Please join us for an informative workshop to learn about managing insects in fruit & vegetables. You will learn how to identify common insect pests, control insect pests and submit samples for diagnosis from University of Florida / IFAS specialists. Attendees will receive free Insect ID guides and participate in an on-site demonstration ! Pesticide CEUs will be available for license holders as well. This workshop  Washington County Agriculture Center 1424 Jackson Ave., East wing.  it will be Friday February 16, 8:30am-3:30pm and there is no cost. Pre-Registration required for count: Contact Nikki or Cynthia at 850-638-6180 or email Matthew Orwat at mjorwat@ufl.edu

 

Agenda

Welcome                                                                                                                             8:30am-8:35am

Matthew Orwat, Washington County Cooperative Extension

 Introduction                                                                                                                       8:35am-8:40am

Amanda Hodges, University of Florida

True bugs in Spring Vegetables-Identification and Management                                9:00am-10:15am

Amanda Hodges and Ploy Kurdmongkoltham, University of Florida

 Cowpea Curculio                                                                                                              10:15am-10:30pm

Ploy Kurdmongkoltham and Amanda Hodges, University of Florida

 Break                                                                                                                                    10:30am-10:45am

Whitefly Management                                                                                                 10:45am-11:10am

Matthew Orwat, Washington County Extension

 Importance of Invasive Species to North Florida Vegetable Production   11:10am-11:30am

Amanda Hodges, University of Florida

Invasive Stink Bugs and Related True Bugs                                                           11:30am-11:50pm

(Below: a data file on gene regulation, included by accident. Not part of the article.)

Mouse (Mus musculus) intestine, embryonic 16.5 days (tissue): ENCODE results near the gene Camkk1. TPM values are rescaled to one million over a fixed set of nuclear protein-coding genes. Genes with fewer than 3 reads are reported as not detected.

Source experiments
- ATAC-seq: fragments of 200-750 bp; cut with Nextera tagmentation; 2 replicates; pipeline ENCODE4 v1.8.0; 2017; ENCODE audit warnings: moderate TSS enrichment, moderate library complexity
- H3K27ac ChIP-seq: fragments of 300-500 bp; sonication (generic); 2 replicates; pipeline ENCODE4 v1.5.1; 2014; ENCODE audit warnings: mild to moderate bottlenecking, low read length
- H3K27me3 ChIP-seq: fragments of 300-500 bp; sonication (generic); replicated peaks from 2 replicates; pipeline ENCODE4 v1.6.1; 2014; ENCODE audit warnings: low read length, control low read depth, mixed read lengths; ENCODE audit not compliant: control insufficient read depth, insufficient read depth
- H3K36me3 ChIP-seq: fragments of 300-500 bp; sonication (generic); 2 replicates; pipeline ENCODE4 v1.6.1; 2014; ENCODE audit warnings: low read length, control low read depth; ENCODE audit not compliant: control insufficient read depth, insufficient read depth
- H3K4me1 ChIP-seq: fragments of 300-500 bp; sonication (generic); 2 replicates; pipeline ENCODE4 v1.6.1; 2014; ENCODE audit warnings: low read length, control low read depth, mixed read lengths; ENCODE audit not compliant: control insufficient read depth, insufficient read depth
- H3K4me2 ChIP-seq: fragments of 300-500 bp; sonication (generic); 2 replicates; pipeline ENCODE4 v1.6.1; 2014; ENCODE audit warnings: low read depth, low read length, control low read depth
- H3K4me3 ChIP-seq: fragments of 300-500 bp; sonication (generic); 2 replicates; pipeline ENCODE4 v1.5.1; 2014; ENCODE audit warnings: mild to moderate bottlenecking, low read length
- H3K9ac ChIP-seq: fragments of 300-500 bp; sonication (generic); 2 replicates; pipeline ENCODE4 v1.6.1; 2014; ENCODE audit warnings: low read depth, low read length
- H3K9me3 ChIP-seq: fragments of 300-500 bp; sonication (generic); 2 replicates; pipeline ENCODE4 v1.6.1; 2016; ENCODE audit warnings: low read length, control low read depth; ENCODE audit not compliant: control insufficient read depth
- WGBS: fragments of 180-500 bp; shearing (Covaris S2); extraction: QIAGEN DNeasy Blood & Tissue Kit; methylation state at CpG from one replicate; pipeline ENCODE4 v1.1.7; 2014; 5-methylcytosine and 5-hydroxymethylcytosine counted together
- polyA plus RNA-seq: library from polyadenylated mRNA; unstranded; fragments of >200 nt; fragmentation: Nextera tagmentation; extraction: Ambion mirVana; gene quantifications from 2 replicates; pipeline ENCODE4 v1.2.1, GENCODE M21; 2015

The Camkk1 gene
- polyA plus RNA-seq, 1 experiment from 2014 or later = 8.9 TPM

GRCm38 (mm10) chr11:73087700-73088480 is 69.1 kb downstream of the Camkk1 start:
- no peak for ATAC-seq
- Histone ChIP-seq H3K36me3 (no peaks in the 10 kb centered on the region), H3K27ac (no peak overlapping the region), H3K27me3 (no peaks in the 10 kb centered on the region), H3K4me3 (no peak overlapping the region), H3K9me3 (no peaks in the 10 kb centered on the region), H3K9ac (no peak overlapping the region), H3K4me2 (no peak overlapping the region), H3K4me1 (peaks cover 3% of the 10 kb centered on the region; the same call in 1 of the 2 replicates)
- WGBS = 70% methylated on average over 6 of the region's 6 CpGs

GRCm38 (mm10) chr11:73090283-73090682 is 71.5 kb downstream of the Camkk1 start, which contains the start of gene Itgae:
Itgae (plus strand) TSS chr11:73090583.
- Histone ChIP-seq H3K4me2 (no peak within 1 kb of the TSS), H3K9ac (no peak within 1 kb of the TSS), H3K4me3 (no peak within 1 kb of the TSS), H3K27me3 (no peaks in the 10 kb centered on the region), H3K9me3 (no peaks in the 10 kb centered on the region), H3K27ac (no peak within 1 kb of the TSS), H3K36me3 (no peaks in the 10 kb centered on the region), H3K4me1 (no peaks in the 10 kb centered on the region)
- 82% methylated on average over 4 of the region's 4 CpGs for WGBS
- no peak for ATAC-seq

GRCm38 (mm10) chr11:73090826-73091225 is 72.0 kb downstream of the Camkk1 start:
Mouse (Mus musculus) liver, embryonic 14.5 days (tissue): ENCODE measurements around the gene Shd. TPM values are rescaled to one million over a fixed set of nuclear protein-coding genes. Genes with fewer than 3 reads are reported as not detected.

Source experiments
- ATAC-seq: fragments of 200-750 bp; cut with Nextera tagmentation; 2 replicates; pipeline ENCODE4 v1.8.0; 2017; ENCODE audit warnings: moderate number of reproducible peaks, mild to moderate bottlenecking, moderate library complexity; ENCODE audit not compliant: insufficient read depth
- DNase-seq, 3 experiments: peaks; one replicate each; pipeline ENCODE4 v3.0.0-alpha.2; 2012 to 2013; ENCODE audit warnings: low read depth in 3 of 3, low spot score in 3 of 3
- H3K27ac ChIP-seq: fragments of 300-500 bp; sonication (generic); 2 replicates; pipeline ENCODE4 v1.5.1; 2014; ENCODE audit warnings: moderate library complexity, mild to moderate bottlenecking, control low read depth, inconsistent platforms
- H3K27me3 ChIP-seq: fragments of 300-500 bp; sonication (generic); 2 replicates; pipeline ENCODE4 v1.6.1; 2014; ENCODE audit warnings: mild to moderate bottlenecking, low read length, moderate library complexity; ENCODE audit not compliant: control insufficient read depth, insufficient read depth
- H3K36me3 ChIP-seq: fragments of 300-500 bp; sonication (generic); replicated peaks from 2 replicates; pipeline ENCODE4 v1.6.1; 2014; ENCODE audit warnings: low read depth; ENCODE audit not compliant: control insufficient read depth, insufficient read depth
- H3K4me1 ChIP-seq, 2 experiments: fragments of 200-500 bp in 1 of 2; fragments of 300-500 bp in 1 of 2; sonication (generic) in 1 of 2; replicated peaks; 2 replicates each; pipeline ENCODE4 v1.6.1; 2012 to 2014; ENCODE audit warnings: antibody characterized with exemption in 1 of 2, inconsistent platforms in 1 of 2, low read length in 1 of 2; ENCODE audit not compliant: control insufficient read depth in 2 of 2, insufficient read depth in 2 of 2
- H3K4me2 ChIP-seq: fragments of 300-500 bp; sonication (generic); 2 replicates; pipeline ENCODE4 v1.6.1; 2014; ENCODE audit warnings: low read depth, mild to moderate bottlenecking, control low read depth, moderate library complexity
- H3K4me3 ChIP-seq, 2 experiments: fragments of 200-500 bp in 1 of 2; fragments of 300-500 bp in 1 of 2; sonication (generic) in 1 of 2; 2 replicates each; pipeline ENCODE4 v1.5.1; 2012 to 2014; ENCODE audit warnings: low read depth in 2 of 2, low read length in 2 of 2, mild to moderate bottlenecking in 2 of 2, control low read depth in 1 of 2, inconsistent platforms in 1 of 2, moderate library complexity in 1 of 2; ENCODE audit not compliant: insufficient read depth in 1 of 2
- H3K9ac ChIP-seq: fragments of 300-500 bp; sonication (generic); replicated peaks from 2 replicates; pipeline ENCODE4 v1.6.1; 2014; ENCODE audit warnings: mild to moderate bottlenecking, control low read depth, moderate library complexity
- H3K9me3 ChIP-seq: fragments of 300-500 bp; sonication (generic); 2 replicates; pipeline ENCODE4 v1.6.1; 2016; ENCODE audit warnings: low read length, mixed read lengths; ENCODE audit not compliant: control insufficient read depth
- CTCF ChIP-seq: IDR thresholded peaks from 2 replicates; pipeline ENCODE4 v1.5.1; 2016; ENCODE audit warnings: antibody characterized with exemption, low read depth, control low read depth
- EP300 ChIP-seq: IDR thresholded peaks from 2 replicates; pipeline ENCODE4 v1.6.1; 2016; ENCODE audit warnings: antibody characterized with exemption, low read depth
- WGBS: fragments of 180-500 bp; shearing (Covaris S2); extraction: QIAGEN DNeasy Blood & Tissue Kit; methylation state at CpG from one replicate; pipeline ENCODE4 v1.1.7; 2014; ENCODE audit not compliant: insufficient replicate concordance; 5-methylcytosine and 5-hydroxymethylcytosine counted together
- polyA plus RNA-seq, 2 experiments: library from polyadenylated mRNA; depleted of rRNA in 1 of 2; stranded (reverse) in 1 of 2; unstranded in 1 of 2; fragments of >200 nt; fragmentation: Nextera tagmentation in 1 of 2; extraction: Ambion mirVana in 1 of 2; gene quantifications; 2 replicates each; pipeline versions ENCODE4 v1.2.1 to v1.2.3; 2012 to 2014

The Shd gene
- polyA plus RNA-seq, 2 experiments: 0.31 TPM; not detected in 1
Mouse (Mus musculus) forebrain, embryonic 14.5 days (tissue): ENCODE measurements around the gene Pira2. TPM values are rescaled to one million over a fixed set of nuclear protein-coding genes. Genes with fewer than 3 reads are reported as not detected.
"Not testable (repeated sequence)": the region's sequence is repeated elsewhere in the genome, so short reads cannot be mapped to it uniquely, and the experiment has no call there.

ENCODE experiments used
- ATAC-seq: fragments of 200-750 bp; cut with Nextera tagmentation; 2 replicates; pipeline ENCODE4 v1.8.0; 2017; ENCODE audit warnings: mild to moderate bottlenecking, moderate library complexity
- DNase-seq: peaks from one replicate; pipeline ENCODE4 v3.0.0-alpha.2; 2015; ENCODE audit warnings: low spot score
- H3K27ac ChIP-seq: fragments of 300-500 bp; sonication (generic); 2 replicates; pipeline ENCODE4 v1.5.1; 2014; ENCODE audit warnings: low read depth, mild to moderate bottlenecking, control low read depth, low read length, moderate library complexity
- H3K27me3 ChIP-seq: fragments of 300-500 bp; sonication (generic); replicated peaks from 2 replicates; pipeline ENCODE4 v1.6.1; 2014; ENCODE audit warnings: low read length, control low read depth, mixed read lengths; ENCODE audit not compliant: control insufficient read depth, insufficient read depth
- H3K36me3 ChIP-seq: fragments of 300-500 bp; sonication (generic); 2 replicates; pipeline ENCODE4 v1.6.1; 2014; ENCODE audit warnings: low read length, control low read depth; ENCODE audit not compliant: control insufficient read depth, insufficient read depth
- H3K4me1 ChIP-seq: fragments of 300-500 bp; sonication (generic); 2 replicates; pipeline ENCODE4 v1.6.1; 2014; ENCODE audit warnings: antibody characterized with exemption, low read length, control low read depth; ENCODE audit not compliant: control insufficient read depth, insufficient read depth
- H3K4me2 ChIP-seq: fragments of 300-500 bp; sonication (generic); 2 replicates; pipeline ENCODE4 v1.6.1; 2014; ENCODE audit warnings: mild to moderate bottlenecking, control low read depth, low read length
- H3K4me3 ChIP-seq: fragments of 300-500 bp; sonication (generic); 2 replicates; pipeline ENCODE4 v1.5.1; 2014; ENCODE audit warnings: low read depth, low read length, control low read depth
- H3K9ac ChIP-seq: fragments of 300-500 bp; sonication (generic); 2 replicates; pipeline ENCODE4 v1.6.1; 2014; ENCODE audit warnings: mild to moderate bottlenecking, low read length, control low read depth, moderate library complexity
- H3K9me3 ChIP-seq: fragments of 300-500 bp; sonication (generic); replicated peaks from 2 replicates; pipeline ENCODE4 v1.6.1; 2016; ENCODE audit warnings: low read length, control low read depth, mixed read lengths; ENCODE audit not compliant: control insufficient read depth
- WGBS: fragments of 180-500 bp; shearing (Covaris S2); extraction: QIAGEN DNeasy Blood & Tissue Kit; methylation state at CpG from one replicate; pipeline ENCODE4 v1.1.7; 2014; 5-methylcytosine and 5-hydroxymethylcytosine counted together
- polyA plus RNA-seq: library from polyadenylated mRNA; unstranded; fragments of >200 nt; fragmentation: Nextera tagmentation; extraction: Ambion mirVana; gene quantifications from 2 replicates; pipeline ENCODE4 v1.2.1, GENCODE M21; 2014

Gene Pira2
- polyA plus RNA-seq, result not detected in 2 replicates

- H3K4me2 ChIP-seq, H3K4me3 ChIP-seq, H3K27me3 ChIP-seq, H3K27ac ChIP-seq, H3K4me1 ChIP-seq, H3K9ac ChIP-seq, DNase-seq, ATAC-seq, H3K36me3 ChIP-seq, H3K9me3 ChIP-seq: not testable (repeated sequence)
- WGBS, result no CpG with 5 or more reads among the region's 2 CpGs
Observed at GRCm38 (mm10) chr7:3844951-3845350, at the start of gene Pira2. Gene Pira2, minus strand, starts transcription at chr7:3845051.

Brown Marmorated Stink Bug, Bagrada Bug, and Kudzu Bug

Amanda Hodges, University of Florida

 Lunch                                                                                                                                    11:50pm-12:30pm

Tomato leafminer Tuta absoltua                                                                              12:30m-12:45pm

Brad Danner, FDACS-DPI Survey Specialist

Old World bollworm and Exotic Spodoptera Pests                                             12:45pm-1:05pm

Silvana Paula-Moraes, University of Florida

Common Vegetable Plant Diseases in the Florida Panhandle

curcubits and hands on samples                                                                                1:05pm-1:35pm

Sanju Kunwar, University of Florida

 Pest and Pathogen Walk                                                                                               1:35pm-2:05pm

CAPS Exotic Corn Diseases of Concern                                                                    2:05pm-2:35pm

Brad Danner, FDACS-DPI Survey Specialist

Sample Submission, Arthropod and Disease samples                                      2:35pm-2:50pm

Ploy Kurdmongkoltham and Amanda Hodges, University of Florida